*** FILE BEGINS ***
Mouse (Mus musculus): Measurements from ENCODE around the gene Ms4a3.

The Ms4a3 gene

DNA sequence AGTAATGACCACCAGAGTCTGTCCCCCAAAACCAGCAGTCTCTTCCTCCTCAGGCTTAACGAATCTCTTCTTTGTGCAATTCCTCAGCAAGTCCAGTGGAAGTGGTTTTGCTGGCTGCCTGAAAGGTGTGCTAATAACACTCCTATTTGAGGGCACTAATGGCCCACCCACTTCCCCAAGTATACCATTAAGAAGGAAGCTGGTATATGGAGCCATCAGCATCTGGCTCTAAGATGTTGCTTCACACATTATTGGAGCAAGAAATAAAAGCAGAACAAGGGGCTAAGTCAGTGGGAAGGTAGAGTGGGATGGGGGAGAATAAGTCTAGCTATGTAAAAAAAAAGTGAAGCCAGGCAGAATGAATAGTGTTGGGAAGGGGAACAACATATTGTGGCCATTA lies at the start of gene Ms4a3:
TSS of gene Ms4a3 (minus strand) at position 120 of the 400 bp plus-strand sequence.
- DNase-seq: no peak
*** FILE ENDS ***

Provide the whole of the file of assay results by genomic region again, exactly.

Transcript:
Mouse (Mus musculus): Measurements from ENCODE around the gene Ms4a3.

The Ms4a3 gene

DNA sequence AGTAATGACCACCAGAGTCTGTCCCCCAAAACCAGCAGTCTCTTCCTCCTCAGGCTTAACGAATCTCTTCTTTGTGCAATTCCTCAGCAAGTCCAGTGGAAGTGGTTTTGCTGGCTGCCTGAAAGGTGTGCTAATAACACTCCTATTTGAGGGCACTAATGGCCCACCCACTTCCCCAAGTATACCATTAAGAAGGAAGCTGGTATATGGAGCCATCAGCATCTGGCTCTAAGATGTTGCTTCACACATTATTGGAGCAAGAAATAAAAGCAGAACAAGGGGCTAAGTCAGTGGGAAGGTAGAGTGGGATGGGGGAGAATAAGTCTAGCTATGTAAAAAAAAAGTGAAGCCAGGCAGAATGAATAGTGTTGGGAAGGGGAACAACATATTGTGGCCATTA lies at the start of gene Ms4a3:
TSS of gene Ms4a3 (minus strand) at position 120 of the 400 bp plus-strand sequence.
- DNase-seq: no peak